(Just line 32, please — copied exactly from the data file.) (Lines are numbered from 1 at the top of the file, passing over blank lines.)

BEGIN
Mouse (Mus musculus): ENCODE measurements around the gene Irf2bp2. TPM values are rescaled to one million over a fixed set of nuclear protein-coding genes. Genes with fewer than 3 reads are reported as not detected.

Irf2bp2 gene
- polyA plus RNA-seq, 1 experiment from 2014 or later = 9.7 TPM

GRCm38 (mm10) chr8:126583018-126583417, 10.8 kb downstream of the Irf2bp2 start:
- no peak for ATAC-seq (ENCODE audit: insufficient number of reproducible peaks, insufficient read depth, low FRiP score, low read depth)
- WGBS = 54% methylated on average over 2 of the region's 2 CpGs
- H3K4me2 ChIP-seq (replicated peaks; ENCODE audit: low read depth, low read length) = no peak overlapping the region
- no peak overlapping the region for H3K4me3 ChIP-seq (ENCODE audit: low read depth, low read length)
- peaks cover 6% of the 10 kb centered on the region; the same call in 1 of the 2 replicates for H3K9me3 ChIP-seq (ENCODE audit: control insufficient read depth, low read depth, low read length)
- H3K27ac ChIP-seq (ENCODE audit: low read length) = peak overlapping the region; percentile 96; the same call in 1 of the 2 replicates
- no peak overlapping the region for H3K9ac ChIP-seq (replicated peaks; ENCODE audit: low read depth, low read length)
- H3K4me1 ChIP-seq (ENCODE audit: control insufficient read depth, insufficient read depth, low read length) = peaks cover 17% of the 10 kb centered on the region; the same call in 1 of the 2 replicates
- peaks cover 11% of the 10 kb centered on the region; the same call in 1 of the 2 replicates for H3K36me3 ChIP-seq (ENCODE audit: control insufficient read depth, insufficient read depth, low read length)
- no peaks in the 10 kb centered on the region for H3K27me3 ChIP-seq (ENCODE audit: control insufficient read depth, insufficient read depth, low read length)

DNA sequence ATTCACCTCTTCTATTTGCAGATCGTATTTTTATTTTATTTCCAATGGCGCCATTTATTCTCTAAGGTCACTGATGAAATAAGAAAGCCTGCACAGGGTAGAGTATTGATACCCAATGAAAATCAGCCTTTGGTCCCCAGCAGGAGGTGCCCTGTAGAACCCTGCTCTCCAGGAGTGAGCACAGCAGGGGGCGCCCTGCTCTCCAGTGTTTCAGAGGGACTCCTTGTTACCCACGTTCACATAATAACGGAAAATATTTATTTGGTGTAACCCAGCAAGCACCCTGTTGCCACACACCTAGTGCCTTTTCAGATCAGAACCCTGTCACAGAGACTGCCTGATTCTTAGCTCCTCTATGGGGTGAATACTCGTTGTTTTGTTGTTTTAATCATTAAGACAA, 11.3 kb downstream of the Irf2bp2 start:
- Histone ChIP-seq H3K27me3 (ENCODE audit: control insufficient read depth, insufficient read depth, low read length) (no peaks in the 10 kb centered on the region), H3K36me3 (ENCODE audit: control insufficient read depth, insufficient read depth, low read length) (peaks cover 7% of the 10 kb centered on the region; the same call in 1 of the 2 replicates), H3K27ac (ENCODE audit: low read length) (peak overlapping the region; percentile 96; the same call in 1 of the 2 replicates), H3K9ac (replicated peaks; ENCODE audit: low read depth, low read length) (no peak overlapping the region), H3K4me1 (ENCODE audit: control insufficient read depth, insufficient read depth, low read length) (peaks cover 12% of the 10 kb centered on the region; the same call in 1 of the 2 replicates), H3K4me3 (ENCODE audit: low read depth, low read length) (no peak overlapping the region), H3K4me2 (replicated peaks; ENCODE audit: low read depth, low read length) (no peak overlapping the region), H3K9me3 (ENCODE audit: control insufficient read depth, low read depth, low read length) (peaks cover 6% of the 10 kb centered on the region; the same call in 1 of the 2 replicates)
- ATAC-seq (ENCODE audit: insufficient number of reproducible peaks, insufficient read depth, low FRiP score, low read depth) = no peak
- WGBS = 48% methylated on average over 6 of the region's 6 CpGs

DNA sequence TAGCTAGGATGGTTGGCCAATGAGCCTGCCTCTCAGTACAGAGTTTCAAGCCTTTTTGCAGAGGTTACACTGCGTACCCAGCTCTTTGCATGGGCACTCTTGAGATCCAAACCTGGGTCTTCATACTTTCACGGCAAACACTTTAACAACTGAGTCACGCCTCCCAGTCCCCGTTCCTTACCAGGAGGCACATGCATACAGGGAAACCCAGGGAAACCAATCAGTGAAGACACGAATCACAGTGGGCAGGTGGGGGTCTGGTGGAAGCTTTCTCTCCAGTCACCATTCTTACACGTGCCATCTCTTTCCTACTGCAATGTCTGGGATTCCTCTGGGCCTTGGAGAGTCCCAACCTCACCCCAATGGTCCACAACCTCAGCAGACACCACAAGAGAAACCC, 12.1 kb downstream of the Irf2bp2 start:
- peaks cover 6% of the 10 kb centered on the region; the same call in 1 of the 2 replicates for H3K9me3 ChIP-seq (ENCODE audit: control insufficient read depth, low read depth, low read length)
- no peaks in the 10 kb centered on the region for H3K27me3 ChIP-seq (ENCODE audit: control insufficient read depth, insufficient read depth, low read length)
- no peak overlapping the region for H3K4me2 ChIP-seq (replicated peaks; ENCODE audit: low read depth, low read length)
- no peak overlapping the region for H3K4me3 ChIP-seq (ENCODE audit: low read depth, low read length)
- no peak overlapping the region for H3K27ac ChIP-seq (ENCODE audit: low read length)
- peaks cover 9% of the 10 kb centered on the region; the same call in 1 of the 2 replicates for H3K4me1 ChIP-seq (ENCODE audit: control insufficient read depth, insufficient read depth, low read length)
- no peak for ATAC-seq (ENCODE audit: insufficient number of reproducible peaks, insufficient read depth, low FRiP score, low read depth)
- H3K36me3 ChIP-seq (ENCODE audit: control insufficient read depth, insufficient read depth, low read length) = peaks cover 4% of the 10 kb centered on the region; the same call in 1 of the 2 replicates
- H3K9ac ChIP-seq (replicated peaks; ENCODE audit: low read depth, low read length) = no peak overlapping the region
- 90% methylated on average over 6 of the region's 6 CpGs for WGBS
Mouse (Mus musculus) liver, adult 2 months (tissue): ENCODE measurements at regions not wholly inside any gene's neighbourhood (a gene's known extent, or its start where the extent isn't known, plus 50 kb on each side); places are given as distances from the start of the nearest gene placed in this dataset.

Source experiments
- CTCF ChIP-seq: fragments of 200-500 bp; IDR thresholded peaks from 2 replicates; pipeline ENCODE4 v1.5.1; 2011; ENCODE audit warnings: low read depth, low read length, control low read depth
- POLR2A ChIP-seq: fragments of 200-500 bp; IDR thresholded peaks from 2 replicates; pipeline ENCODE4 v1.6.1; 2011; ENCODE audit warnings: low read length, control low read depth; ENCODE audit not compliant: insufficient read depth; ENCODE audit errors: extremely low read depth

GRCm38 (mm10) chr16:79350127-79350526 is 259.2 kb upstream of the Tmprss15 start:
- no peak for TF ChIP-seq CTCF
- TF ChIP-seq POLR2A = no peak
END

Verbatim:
- CTCF ChIP-seq: fragments of 200-500 bp; IDR thresholded peaks from 2 replicates; pipeline ENCODE4 v1.5.1; 2011; ENCODE audit warnings: low read depth, low read length, control low read depth